Do you not remember I spoke of it when I was still with you? But you also know what prevents him from appearing until his due time. The mystery of sin is already at work, but the one who restrains it at present has to be taken away. Then the wicked one will appear, whom the Lord is to sweep away with the breath of his mouth and destroy in the splendor of his coming. This lawless one will appear with the power of Satan, performing miracles and wonderful signs at the ser­vice of deception. 10 All the deceits of evil will then be used for the ruin of those who refused to love truth and be saved. 11 This is why God will send them the power of delusion, that they may believe what is false. 12 So all those who chose wickedness instead of believing the truth will be condemned.

 

Persevere in faith

 

 13 But we have to give thanks for you at all times, dear brothers and sisters in the Lord. For God chose you from the beginning to be saved through true faith and to be made holy by the Spirit. 14 To this end he called you through the gospel we preach, for he willed you to share the glory of Christ Jesus our Lord.

 

15 Because of that, brothers and sisters, stand firm and hold to the traditions that we taught you by word or by letter. 16 May Christ Jesus our Lord who has loved us, may God our Father, who in his mercy gives us everlasting comfort and true hope, strengthen you. 17 May he encourage your hearts and make you steadfast in every good work and word.

July 1, 2007 Posted by | 2 Thessalonians, Biblia, Christian Community Bible, New Testament | Leave a comment

2 Thessalonians 1

1  1 From Paul, Sylvanus and Timothy, to the church of the Thessalo­nians which is in God our Father and in Christ Jesus, the Lord.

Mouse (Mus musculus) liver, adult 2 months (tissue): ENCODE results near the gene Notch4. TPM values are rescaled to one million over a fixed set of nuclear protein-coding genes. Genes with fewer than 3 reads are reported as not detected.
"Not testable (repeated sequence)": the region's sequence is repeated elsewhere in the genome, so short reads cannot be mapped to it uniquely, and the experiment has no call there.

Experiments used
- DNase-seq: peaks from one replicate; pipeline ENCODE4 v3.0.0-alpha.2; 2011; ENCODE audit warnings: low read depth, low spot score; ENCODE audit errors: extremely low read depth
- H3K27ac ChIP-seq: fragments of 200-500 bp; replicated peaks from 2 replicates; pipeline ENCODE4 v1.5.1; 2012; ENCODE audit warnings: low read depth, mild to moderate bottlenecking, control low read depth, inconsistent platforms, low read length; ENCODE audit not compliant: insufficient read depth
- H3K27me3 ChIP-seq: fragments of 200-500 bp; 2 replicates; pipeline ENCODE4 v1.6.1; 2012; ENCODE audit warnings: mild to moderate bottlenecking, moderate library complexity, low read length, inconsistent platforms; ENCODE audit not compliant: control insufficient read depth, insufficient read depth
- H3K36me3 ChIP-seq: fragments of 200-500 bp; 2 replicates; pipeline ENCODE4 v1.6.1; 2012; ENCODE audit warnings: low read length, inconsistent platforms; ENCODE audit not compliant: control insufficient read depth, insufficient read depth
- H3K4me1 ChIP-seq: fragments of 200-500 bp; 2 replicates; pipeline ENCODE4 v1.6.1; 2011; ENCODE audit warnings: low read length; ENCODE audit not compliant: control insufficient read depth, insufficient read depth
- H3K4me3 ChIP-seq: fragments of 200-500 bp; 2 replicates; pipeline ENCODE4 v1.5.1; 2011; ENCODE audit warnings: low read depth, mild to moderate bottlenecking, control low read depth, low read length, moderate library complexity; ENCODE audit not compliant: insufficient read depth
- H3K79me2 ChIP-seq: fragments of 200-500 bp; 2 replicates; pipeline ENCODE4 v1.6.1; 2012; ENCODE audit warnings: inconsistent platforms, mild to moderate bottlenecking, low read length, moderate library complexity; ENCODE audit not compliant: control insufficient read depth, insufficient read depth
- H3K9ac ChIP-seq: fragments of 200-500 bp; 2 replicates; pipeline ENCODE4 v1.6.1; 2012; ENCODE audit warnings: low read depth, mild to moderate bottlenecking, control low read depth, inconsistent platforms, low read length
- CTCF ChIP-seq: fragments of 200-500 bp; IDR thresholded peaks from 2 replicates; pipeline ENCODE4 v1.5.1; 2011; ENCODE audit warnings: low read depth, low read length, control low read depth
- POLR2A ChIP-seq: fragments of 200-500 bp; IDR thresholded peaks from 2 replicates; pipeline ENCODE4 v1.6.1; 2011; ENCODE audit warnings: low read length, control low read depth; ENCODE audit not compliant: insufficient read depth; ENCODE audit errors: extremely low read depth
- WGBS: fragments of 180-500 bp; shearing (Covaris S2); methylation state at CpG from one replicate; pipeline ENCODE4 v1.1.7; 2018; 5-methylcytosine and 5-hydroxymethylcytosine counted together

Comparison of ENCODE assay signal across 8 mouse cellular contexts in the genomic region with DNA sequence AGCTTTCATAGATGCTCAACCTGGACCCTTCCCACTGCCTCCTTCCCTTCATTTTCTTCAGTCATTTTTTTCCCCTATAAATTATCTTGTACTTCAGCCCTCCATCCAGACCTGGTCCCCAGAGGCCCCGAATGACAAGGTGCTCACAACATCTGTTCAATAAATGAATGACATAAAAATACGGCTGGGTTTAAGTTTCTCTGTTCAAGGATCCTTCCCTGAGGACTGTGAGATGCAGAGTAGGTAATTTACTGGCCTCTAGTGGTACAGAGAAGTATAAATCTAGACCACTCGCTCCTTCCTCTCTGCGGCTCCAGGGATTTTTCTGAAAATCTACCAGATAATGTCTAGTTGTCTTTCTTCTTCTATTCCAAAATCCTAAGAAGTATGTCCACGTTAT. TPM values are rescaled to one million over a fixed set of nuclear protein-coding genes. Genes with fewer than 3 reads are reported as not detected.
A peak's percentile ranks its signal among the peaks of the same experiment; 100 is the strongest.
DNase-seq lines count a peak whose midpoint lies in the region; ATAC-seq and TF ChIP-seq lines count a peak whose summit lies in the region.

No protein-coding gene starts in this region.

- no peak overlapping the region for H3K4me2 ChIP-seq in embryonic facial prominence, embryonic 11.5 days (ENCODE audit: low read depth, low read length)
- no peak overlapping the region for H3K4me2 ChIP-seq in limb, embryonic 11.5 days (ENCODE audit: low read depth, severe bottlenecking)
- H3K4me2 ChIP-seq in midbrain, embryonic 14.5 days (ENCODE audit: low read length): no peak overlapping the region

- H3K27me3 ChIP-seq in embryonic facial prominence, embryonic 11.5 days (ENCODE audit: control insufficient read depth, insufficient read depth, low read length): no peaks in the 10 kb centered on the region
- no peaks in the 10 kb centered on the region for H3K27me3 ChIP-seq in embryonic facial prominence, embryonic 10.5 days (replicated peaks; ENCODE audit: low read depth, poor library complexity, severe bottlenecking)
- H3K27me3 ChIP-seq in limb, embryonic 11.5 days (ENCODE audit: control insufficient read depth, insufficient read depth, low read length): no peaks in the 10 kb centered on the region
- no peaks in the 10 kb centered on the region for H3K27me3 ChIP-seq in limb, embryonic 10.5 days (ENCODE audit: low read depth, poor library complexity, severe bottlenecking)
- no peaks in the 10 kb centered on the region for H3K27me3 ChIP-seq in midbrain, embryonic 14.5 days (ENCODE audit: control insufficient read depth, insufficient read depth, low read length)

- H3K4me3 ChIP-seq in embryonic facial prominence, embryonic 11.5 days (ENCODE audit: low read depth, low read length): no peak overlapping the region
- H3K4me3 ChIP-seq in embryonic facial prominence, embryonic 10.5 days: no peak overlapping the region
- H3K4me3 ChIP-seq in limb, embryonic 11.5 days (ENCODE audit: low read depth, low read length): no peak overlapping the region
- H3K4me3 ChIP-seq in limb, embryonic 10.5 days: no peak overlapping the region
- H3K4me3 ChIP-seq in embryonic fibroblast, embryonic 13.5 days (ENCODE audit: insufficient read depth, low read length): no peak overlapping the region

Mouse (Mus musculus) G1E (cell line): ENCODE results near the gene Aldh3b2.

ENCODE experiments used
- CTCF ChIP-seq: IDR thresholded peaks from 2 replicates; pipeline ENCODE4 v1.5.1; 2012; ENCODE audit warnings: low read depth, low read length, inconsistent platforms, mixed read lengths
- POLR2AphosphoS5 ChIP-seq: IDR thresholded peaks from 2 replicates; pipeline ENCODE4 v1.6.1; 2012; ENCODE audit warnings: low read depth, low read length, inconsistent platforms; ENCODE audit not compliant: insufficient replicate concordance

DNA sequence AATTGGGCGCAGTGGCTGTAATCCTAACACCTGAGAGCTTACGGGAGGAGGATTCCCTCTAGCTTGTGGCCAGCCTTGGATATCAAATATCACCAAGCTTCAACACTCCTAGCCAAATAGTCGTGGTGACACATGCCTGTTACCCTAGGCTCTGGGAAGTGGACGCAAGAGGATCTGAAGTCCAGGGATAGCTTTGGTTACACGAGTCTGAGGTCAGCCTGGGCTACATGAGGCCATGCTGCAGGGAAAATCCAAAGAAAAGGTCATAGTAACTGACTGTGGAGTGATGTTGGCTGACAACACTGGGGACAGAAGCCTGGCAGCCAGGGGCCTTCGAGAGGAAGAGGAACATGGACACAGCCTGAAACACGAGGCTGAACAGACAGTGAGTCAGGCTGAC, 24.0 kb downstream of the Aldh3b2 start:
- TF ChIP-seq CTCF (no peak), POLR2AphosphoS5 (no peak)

May grace and peace be yours from God the Father and Christ Jesus, the Lord.

 

Brothers and sisters, we should give thanks to God at all times for you. It is fitting to do so, for your faith is growing and your love for one another increasing. We take pride in you among the churches of God because of your endurance and your faith in the midst of persecution and sufferings. In this the just judgment of God may be seen; for you must show yourselves worthy of the kingdom of God for which you are now suffering.

 

The judgment and the coming of Christ

 

 6 Indeed, it is just that God repays with affliction those who persecute you, but to you who suf­fer, he will grant rest with us when the Lord Jesus will be shown in his Glory, coming from heaven and surrounded by his court of angels. 8 Then with flaming fire will be punished those who do not recognize God and do not obey the Gospel of Jesus, our Lord.

 

They will be sent to eternal damnation far away from the face of the Lord and his mighty glory. 10 On that day the Lord will be glorified in the midst of his saints, and reveal his wonders through those who believe in him, that is through you who have received our testimony.

 

11 This is why we constantly pray for you; may our God make you worthy of his calling. May he, by his power, fulfill your good purposes and your work prompt­ed by faith. 12 In that way, the name of Jesus our Lord will be glorified through you, and you through him, according to the loving plan of God and of Christ Jesus the Lord.

July 1, 2007 Posted by | 2 Thessalonians, Biblia, Christian Community Bible, Letters, New Testament | Leave a comment

Commentaries

Matthew
Mark
Luke
John
Acts
Introduction to the Letters of Paul
The Risen Christ
Romans
1st Corinthians
2nd Corinthians
Galatians
Ephesians
Philippians
Colossians
1st Thessalonians
2nd Thessalonians
Timothy and Titus
1st Timothy

Philemon
Hebrews
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3rd John
Jude
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May 27, 2007 Posted by | 1 Corinthians, 1 Thessalonians, 2 Corinthians, 2 Thessalonians, Christian Community Bible, Commentary, Galatians, John, Letters, Luke, Mark, Matthew, New Testament, Paul, Romans | Leave a comment